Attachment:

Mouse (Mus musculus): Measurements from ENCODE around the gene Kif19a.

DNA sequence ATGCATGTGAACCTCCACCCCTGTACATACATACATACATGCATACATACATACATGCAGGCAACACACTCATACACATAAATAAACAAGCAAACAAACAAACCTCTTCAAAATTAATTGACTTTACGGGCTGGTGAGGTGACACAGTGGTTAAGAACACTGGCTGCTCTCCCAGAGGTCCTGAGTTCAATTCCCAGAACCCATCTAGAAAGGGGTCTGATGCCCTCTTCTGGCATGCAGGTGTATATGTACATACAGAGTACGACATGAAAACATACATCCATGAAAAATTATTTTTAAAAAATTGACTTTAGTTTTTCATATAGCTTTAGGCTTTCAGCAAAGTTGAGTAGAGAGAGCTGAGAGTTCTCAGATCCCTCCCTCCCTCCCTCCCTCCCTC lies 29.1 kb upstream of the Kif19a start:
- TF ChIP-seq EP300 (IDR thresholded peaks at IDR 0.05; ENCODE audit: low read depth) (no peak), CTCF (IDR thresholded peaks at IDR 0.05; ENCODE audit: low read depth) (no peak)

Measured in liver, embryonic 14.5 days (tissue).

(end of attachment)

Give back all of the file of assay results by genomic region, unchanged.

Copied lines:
Mouse (Mus musculus): Measurements from ENCODE around the gene Kif19a.

DNA sequence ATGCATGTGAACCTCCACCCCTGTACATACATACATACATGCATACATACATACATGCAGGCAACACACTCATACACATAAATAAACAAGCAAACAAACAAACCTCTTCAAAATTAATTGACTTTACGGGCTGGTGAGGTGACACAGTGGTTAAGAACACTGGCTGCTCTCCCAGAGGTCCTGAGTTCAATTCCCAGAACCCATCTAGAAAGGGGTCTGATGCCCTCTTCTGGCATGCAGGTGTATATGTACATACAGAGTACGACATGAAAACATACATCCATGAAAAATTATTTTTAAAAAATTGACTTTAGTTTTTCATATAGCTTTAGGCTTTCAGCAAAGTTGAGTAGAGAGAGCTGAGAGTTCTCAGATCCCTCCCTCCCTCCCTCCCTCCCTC lies 29.1 kb upstream of the Kif19a start:
- TF ChIP-seq EP300 (IDR thresholded peaks at IDR 0.05; ENCODE audit: low read depth) (no peak), CTCF (IDR thresholded peaks at IDR 0.05; ENCODE audit: low read depth) (no peak)

Measured in liver, embryonic 14.5 days (tissue).